It is fairly easy to backdoor or infect firmware, yet very few companies use components with open source firmware.
Infections can be dealt with frequent firmware verification but only solution for backdoors seems to be open source firmware.
UEFI is a big bloat of closed source security mess.
Secure boot. Just jump to start address of M2.SSD nothing more.
It happens to be the case that most organizations using UEFI-based firmware don't, and they keep everything beyond that core closed-source. This is not the fault of UEFI - those companies were closed source beforehand, and that trend continued. UEFI neither caused nor enabled them to be that way.
Now you may not want any of the things UEFI brings to the table, like GPT and booting to partitions larger than 2.2TB, or filepath based booting rather than sector based booting (or sector-booting into a boot manager and file booting from there). That's fine, but there's a difference between "X provides Y which I don't need" and "X causes Z which is bad" - UEFI causes almost none of the things people blame it for.
If you must blame UEFI for one thing, you can blame it for Secure Boot, as that wasn't (easily) possible with legacy BIOS. But neither is it mandated what keys it does or doesn't include, or even that it be implemented/enabled! UEFI has nothing to do with whether you should use Secure Boot - only that you can. The blame lies mostly with Microsoft for pushing so hard on vendors to ship with it enabled/locked/whatever.
Modern board, https://www.phoronix.com/review/coreboot-adl-dream
> If wanting to run Coreboot on a system today it basically means running a Google Chromebook, using an outdated server motherboard or old Lenovo ThinkPad that has seen a Coreboot port, or out of reach to most individuals are various server motherboards that are reference platforms or board designs from hyperscalers. But over the past several months the folks at the 3mdeb consulting firm have carried out a terrific feat: porting their "Dasharo" downstream of Coreboot to a modern and readily available Intel desktop motherboard. I've been trying this out and it has worked out surprisingly well.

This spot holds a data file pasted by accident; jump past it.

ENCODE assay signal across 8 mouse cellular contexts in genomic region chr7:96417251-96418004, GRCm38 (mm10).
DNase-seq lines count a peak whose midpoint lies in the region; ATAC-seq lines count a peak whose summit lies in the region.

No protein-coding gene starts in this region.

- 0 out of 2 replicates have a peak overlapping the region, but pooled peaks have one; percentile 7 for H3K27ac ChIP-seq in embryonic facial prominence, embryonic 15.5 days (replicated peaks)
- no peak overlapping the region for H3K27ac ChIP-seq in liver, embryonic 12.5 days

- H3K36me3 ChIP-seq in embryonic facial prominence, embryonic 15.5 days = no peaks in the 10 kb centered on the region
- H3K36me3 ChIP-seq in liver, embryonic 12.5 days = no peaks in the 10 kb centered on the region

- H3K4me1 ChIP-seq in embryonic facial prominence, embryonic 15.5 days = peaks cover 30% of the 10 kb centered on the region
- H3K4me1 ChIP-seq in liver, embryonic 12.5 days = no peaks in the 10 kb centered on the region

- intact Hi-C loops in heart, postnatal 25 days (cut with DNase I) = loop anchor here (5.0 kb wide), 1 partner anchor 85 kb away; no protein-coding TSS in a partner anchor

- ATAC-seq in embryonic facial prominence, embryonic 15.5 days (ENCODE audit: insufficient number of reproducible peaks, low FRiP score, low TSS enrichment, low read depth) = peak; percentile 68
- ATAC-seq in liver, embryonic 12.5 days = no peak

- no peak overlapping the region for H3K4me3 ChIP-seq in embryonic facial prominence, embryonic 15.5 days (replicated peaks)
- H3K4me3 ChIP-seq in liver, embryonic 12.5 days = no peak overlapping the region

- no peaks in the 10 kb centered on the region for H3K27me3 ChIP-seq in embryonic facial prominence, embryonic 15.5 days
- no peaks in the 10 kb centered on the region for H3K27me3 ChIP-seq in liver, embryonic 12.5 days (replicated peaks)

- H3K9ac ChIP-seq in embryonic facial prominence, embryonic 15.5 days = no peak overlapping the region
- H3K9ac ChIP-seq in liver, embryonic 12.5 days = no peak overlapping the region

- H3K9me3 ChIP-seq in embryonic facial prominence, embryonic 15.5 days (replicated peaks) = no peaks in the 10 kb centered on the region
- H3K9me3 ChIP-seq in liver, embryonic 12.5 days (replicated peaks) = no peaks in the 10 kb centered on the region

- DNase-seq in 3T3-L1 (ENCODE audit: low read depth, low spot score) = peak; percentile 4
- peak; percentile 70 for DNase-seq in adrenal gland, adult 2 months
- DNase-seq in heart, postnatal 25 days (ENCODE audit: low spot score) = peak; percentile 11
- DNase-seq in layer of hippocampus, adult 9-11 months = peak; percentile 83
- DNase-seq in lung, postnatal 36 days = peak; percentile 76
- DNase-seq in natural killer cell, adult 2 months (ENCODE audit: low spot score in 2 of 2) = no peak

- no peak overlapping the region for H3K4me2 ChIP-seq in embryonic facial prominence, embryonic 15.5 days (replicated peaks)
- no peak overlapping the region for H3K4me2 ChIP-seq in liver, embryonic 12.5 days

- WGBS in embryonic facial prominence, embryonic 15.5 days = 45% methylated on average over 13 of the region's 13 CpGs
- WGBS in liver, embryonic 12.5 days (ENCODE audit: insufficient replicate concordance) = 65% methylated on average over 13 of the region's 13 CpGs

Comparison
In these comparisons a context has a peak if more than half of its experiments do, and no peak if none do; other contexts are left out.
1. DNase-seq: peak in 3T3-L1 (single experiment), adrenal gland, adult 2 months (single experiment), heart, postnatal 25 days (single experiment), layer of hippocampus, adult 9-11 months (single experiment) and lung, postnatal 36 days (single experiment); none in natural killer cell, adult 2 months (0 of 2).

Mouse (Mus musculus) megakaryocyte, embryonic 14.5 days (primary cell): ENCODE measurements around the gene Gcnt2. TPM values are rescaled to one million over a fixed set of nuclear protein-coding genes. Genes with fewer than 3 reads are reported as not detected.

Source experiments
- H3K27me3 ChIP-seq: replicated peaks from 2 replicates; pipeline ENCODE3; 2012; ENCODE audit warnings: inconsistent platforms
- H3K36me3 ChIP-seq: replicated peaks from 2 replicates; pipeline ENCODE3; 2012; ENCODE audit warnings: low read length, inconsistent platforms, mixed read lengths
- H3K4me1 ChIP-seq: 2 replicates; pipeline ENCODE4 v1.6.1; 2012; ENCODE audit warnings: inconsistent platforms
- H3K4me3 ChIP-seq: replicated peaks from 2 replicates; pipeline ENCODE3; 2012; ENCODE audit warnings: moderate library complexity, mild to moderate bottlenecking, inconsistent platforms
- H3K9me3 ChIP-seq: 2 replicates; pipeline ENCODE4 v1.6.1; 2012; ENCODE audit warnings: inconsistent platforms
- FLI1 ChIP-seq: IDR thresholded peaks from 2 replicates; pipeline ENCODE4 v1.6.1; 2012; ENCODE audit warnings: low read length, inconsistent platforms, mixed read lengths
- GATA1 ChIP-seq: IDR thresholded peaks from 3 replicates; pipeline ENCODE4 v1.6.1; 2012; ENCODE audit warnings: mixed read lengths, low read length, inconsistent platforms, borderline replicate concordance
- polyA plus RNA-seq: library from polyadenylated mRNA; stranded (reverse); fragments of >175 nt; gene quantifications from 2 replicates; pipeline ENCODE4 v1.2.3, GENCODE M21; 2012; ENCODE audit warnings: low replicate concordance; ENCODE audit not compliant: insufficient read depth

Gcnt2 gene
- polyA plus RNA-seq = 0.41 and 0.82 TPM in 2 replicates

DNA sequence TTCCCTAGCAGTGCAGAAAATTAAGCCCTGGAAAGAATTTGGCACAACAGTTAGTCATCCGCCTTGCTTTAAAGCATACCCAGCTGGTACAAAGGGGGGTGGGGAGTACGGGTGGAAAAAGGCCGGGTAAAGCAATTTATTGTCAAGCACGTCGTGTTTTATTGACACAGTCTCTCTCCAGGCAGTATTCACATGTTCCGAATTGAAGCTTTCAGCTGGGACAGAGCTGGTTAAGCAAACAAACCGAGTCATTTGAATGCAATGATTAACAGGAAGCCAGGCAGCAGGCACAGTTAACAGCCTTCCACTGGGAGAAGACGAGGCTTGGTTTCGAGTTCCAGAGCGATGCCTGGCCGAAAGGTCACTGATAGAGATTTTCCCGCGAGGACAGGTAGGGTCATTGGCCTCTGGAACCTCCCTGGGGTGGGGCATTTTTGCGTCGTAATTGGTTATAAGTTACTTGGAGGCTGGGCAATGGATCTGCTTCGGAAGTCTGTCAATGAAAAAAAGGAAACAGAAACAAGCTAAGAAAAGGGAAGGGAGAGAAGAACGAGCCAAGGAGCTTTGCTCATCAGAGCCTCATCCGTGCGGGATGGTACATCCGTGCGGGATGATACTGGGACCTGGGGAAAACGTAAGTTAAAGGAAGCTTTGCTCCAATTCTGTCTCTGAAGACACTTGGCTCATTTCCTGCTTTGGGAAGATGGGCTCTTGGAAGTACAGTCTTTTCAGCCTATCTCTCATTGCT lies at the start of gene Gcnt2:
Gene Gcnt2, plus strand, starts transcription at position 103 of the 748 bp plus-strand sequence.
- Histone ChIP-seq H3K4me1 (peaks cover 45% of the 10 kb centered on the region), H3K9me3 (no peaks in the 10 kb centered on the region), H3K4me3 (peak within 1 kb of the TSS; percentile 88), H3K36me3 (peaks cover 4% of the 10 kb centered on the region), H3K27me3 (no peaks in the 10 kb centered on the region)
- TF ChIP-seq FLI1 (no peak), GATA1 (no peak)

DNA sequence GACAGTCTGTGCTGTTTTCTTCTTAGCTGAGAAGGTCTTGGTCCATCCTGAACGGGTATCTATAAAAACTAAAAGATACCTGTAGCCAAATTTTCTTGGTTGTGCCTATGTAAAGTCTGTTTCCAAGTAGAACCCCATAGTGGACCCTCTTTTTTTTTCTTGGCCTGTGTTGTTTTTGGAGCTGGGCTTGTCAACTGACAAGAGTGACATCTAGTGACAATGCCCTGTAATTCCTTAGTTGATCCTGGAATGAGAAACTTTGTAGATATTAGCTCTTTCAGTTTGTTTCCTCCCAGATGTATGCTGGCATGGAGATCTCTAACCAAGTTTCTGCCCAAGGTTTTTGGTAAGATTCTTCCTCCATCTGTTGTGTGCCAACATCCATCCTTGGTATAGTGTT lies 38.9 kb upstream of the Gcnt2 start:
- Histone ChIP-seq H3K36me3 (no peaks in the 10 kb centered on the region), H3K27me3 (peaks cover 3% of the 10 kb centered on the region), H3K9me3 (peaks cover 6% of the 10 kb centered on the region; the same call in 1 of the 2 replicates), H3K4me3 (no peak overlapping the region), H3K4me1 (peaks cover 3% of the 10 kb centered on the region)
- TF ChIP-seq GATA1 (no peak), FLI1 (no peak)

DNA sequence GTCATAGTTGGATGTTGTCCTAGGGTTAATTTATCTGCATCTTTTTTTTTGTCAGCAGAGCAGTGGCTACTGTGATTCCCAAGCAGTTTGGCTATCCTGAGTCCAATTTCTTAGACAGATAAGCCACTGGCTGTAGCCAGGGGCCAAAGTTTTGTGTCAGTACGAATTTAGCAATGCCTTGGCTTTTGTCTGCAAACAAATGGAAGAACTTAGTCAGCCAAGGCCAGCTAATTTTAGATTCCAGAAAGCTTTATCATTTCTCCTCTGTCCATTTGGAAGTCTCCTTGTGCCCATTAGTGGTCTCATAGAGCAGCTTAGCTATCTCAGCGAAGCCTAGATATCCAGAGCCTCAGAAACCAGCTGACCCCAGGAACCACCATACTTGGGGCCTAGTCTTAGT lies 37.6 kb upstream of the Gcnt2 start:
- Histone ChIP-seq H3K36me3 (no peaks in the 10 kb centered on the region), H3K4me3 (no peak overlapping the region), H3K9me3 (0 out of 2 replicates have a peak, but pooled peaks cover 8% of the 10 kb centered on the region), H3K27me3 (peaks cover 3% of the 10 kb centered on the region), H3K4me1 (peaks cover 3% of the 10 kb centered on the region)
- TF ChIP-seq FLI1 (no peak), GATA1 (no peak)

Full coreboot board list: https://coreboot.org/status/board-status.html
A few laptop OEMs support coreboot, including Purism, System76, Starlabs Systems.
Protectli has mini firewalls with coreboot, including a model with ME disable and optional dTPM for measured boot, https://protectli.com/ & https://protectli.com/kb/coreboot-security-features/
There are some other boards you may be interested in, which you can find at https://docs.dasharo.com/ Supported Hardware section.
I believe NovaCustom laptops are worth to mention especially that 12th Gen coming soon: https://configurelaptop.eu/coreboot-laptop/
Medical devices have a lot of strict regulations from multiple certification bodies (most famous one being FDA). Under IEC 62304, any RTOS becomes a SOUP item (Software Of Unknown Provenance). In practice this means that you would have to provide beyond reasonable evidence that the RTOS will do what you say it does, consistently. This is a long and expensive regulatory endeavor.
If you are going through the certification process and selling a medical device and then choose to open source its firmware, then more power to you.
However if you are thinking of publishing _open_ source firmware that will work on either 3rd party or open hardware, in my opinion you are setting yourself up for a world of litigation that very few individual persons can afford.